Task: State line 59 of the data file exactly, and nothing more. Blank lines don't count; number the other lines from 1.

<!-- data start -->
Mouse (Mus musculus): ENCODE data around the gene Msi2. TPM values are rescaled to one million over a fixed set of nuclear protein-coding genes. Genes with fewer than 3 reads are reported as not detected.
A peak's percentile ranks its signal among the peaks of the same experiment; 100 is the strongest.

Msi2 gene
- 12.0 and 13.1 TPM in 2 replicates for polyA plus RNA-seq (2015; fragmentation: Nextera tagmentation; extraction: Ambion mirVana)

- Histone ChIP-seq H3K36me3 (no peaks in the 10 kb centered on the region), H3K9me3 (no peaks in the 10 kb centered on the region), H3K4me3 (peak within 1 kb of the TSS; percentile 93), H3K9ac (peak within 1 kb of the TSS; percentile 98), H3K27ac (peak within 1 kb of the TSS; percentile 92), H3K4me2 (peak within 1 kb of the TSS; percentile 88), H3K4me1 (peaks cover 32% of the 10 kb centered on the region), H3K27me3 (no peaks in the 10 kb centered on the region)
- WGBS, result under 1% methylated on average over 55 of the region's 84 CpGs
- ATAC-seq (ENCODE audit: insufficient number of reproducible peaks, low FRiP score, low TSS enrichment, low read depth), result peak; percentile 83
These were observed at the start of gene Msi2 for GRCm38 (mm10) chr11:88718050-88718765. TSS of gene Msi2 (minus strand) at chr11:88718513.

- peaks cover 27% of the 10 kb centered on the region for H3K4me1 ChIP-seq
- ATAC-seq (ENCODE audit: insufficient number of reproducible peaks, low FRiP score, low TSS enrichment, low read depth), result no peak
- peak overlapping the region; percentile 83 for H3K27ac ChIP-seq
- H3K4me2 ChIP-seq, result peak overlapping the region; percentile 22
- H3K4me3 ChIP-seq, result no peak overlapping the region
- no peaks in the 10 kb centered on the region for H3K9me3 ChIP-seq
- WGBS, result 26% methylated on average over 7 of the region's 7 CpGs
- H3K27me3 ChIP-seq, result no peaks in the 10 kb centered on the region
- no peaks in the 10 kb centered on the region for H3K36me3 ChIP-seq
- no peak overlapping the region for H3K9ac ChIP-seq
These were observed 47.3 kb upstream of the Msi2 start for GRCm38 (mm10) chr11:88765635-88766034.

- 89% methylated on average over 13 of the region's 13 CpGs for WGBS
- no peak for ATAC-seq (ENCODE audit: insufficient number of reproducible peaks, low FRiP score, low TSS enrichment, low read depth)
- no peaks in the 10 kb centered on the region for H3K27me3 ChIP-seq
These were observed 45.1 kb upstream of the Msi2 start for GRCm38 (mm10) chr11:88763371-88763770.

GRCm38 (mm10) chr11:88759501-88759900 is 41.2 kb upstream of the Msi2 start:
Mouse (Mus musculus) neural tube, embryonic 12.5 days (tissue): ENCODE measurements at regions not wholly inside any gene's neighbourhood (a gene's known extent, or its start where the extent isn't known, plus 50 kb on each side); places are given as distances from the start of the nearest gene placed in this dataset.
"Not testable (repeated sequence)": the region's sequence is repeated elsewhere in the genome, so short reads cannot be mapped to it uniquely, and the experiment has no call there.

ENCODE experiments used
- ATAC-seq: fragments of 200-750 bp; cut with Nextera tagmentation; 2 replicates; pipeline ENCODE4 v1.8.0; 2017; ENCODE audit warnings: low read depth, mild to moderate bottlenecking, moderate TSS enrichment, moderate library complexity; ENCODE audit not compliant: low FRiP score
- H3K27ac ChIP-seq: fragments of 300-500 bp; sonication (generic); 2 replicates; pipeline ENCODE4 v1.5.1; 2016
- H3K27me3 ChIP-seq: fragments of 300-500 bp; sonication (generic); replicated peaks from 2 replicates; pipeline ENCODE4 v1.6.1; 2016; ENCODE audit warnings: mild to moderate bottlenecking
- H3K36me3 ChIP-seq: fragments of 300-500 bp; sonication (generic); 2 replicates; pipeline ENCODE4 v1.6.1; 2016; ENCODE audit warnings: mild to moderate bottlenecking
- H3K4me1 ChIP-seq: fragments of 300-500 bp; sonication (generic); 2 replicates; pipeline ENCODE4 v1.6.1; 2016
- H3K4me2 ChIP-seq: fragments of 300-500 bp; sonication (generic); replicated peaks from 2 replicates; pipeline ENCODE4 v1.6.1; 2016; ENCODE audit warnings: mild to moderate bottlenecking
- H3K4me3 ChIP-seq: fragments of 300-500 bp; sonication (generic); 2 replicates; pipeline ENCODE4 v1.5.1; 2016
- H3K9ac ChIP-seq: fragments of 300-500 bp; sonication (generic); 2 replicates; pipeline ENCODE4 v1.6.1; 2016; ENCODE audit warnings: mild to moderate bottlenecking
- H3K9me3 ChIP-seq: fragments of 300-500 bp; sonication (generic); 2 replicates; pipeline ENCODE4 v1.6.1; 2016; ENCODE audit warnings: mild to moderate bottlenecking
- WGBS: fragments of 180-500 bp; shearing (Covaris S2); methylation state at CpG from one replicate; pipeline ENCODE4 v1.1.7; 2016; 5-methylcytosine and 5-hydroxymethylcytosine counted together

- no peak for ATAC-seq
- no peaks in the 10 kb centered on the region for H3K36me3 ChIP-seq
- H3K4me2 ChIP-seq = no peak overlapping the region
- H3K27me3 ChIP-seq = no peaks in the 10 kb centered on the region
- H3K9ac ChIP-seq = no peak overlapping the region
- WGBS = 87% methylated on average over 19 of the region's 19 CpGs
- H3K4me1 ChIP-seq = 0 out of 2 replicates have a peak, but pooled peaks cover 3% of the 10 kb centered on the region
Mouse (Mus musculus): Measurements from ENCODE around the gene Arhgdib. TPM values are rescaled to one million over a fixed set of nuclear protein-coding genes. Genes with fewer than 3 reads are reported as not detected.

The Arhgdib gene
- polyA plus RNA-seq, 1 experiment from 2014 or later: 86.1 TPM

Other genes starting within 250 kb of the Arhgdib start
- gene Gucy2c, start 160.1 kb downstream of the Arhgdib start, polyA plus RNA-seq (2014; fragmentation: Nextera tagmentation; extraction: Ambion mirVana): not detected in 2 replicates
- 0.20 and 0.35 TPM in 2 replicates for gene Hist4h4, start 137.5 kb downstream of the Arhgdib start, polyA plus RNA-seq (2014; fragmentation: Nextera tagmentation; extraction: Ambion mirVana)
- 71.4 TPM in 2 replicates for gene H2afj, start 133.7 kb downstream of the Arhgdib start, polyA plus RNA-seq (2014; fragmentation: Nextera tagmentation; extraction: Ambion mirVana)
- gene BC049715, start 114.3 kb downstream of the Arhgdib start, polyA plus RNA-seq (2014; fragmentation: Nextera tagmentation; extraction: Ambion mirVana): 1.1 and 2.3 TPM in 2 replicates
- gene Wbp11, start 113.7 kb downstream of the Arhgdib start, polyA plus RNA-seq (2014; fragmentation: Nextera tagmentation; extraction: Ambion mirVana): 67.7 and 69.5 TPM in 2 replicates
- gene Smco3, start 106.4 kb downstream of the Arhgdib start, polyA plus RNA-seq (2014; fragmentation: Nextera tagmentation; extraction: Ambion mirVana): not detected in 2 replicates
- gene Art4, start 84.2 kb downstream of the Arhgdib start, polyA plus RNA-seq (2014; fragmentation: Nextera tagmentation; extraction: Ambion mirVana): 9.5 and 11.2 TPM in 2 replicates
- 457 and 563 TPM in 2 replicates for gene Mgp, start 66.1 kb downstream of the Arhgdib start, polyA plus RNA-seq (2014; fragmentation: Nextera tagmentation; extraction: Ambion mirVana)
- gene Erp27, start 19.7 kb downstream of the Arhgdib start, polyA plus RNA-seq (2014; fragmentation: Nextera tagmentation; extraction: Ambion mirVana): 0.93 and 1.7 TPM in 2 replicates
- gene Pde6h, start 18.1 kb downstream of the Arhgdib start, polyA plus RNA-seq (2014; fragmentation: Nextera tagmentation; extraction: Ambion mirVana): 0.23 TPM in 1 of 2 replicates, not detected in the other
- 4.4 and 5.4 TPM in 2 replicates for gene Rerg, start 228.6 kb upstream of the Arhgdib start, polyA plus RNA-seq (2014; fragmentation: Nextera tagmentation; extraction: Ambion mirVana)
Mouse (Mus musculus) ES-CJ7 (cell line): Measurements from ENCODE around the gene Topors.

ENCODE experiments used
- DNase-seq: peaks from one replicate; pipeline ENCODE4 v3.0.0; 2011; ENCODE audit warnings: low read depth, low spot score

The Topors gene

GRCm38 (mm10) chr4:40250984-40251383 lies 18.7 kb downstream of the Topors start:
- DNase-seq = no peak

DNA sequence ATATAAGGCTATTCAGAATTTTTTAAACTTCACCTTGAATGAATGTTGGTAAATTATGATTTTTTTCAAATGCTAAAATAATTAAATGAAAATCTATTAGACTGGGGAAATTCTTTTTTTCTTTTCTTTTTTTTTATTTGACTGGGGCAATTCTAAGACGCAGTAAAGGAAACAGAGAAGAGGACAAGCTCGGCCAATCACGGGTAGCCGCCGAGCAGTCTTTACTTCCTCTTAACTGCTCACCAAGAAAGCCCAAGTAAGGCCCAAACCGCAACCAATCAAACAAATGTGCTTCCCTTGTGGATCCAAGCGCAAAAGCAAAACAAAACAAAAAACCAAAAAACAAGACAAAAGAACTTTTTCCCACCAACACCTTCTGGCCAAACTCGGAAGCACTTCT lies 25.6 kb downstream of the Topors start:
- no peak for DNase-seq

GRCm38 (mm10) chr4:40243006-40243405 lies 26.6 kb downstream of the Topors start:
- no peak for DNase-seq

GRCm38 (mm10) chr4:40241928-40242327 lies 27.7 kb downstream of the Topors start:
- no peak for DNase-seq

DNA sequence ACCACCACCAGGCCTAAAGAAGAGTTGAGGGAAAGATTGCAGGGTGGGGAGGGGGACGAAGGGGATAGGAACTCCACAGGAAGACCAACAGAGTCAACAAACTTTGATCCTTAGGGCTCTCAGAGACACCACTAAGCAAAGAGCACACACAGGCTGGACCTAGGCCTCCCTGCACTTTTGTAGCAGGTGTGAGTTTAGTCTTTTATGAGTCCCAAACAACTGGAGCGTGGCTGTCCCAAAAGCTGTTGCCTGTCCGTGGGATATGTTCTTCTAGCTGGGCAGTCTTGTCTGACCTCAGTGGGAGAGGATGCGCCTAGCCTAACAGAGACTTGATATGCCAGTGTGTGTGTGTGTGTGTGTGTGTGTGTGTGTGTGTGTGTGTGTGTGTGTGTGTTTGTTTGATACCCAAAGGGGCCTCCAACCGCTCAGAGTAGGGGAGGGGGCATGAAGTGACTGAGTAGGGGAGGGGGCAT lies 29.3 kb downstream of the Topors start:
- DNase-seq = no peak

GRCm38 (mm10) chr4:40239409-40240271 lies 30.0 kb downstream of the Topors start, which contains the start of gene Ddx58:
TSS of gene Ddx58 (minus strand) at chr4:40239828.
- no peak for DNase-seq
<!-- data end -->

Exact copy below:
- 4.4 and 5.4 TPM in 2 replicates for gene Rerg, start 228.6 kb upstream of the Arhgdib start, polyA plus RNA-seq (2014; fragmentation: Nextera tagmentation; extraction: Ambion mirVana)